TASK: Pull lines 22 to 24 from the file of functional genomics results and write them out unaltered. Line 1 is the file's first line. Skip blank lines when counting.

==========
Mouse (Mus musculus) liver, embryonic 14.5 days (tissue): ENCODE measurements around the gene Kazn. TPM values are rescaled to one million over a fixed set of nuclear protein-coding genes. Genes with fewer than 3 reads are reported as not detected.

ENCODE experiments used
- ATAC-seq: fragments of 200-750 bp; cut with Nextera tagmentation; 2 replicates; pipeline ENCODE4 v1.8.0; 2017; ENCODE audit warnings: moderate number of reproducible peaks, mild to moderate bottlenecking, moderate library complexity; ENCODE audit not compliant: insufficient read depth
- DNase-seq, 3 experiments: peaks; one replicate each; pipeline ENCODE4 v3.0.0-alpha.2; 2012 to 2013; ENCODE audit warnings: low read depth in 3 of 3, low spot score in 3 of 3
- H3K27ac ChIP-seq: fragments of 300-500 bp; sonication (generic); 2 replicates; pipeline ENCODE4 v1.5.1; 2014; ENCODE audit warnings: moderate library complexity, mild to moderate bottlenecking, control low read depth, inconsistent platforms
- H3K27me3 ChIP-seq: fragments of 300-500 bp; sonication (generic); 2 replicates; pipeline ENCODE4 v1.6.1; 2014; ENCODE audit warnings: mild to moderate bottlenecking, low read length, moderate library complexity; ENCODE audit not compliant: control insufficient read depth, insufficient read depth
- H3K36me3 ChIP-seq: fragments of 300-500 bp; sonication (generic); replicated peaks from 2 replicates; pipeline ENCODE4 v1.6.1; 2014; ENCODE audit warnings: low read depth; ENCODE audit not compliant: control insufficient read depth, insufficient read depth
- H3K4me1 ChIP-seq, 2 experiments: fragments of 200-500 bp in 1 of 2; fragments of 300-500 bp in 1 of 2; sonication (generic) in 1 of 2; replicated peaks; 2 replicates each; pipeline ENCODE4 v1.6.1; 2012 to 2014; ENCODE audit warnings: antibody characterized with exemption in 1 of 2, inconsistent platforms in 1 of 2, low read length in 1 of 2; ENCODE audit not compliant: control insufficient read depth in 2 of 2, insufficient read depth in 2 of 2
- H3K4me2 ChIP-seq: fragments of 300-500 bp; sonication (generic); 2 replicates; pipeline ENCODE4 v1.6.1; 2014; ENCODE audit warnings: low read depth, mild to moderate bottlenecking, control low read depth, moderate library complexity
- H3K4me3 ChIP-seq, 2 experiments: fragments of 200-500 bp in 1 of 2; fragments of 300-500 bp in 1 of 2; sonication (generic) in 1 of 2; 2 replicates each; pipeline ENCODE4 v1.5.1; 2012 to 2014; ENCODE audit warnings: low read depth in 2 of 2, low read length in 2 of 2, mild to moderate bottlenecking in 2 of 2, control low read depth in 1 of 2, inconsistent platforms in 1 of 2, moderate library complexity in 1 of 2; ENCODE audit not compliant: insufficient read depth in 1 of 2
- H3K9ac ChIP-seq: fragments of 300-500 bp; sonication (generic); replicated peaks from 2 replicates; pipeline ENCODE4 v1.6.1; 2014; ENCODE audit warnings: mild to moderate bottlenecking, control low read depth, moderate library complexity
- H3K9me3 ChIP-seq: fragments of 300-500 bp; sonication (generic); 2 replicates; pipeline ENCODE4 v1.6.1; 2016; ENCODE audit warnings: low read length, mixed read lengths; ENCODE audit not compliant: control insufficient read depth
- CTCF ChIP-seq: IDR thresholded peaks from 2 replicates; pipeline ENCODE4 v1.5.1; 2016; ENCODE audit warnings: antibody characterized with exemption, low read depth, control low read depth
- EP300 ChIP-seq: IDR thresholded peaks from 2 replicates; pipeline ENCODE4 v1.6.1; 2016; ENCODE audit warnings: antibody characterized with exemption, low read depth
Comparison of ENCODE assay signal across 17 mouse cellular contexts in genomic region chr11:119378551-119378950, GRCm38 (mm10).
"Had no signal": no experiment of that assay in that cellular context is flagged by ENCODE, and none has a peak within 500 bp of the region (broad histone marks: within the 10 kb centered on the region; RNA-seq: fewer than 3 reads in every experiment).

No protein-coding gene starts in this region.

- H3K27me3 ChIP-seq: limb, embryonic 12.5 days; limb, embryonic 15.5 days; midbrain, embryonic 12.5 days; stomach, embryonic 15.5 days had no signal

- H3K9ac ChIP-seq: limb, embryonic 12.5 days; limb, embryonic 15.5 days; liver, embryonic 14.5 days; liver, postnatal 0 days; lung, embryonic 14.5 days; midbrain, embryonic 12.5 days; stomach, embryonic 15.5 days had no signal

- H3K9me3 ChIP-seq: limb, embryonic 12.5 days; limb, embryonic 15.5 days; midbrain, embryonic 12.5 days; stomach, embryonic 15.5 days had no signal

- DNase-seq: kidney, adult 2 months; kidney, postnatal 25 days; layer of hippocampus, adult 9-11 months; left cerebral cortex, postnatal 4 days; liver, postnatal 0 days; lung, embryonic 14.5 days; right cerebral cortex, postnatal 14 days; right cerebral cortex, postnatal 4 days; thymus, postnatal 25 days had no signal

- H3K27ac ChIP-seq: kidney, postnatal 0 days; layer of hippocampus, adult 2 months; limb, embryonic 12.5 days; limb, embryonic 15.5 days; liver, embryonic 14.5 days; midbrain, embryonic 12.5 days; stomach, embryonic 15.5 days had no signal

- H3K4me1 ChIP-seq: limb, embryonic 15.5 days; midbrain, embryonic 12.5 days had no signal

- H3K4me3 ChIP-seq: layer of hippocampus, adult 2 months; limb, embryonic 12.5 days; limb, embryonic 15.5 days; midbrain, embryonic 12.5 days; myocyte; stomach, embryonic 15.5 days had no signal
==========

- H3K27ac ChIP-seq: kidney, postnatal 0 days; layer of hippocampus, adult 2 months; limb, embryonic 12.5 days; limb, embryonic 15.5 days; liver, embryonic 14.5 days; midbrain, embryonic 12.5 days; stomach, embryonic 15.5 days had no signal

- H3K4me1 ChIP-seq: limb, embryonic 15.5 days; midbrain, embryonic 12.5 days had no signal

- H3K4me3 ChIP-seq: layer of hippocampus, adult 2 months; limb, embryonic 12.5 days; limb, embryonic 15.5 days; midbrain, embryonic 12.5 days; myocyte; stomach, embryonic 15.5 days had no signal